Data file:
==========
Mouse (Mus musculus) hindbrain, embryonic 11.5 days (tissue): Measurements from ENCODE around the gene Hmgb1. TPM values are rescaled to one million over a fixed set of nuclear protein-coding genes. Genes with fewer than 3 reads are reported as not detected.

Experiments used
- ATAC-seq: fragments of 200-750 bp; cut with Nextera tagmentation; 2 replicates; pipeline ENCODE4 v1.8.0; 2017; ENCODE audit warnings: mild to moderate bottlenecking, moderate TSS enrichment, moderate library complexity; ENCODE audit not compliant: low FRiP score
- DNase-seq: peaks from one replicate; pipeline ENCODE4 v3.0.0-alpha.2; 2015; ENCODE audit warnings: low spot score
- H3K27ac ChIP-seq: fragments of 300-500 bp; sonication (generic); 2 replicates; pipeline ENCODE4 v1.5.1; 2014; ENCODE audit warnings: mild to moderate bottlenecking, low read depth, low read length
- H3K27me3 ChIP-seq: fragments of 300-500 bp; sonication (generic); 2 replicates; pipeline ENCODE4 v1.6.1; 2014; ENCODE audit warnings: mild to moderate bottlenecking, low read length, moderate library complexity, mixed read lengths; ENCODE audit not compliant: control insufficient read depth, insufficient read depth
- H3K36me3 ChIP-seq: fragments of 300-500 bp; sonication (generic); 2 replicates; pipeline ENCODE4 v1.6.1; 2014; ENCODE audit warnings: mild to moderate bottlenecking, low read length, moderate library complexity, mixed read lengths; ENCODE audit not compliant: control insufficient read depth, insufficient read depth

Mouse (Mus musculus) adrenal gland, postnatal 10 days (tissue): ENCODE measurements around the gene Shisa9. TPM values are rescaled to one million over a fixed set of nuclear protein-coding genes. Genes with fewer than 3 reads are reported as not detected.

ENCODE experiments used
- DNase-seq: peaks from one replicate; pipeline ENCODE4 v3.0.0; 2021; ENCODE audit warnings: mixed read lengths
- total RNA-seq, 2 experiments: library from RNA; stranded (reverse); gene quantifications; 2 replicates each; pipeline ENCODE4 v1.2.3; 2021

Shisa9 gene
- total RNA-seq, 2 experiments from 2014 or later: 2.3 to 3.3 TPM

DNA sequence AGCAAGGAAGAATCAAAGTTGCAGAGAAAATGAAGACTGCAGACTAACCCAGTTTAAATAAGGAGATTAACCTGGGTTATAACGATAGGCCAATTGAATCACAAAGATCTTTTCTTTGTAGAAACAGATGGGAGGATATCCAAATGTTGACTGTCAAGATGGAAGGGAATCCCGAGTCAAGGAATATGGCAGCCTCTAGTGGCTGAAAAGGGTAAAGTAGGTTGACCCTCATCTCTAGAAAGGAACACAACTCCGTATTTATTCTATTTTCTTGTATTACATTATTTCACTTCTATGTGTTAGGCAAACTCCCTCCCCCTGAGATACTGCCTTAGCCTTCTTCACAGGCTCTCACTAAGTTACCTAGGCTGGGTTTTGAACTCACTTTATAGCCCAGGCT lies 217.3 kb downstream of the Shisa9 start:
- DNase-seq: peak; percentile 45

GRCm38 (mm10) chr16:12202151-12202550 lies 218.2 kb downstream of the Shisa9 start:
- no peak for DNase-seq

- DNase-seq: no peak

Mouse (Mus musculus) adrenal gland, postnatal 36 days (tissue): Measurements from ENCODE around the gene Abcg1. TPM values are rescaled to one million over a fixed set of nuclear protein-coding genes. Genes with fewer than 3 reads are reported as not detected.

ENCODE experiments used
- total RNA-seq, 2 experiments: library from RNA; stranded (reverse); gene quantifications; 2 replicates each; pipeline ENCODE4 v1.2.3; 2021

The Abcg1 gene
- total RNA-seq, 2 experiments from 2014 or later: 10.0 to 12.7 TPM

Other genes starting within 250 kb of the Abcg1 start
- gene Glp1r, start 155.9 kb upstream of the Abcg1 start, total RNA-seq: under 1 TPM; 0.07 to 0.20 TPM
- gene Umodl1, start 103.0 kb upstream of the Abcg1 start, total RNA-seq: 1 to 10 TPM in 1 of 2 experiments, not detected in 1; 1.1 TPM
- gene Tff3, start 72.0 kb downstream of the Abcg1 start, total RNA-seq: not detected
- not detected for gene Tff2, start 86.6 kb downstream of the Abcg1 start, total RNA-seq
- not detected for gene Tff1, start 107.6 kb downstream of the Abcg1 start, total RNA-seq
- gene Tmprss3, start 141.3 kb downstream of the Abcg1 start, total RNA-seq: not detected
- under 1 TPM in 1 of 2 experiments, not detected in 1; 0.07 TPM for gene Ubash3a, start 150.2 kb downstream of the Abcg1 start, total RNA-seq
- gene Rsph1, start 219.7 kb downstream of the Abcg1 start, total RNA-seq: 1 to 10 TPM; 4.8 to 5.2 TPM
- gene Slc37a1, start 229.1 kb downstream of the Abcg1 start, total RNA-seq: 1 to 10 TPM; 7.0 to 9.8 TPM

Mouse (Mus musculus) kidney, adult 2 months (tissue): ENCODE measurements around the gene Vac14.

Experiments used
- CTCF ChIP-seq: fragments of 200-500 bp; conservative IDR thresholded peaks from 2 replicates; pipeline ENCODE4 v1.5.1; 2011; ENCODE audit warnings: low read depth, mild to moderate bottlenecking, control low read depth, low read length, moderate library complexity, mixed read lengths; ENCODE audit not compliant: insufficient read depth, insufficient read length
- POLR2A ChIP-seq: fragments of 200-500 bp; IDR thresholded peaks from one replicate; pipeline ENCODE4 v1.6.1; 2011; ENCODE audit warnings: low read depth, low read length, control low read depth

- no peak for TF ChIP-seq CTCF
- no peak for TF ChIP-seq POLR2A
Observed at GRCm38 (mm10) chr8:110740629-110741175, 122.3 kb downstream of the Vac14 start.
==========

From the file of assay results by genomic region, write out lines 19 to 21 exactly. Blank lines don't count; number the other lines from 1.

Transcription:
Mouse (Mus musculus) adrenal gland, postnatal 36 days (tissue): Measurements from ENCODE around the gene Abcg1. TPM values are rescaled to one million over a fixed set of nuclear protein-coding genes. Genes with fewer than 3 reads are reported as not detected.

ENCODE experiments used
- total RNA-seq, 2 experiments: library from RNA; stranded (reverse); gene quantifications; 2 replicates each; pipeline ENCODE4 v1.2.3; 2021